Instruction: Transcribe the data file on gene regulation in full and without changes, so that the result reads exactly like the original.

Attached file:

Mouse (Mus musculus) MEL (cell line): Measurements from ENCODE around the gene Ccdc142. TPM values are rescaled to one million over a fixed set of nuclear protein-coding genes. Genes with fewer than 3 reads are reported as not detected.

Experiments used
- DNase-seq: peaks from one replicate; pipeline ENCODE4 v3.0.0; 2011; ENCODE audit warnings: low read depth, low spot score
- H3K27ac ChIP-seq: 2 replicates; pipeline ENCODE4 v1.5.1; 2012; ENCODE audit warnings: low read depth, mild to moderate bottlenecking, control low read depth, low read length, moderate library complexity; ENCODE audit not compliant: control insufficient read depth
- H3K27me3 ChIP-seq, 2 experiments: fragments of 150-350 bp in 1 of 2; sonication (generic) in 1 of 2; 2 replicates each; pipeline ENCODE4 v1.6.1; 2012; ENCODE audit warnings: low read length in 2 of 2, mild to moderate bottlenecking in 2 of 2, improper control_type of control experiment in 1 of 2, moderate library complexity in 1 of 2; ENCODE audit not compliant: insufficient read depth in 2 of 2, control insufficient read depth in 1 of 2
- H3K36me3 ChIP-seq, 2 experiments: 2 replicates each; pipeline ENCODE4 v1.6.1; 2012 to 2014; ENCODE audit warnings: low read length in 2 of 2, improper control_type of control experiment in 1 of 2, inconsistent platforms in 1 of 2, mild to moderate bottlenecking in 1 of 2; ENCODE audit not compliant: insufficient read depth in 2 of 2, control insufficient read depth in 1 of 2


Mouse (Mus musculus) MEL (cell line): Measurements from ENCODE around the gene Ccdc142. TPM values are rescaled to one million over a fixed set of nuclear protein-coding genes. Genes with fewer than 3 reads are reported as not detected.

Experiments used
- DNase-seq: peaks from one replicate; pipeline ENCODE4 v3.0.0; 2011; ENCODE audit warnings: low read depth, low spot score
- H3K27ac ChIP-seq: 2 replicates; pipeline ENCODE4 v1.5.1; 2012; ENCODE audit warnings: low read depth, mild to moderate bottlenecking, control low read depth, low read length, moderate library complexity; ENCODE audit not compliant: control insufficient read depth
- H3K27me3 ChIP-seq, 2 experiments: fragments of 150-350 bp in 1 of 2; sonication (generic) in 1 of 2; 2 replicates each; pipeline ENCODE4 v1.6.1; 2012; ENCODE audit warnings: low read length in 2 of 2, mild to moderate bottlenecking in 2 of 2, improper control_type of control experiment in 1 of 2, moderate library complexity in 1 of 2; ENCODE audit not compliant: insufficient read depth in 2 of 2, control insufficient read depth in 1 of 2
- H3K36me3 ChIP-seq, 2 experiments: 2 replicates each; pipeline ENCODE4 v1.6.1; 2012 to 2014; ENCODE audit warnings: low read length in 2 of 2, improper control_type of control experiment in 1 of 2, inconsistent platforms in 1 of 2, mild to moderate bottlenecking in 1 of 2; ENCODE audit not compliant: insufficient read depth in 2 of 2, control insufficient read depth in 1 of 2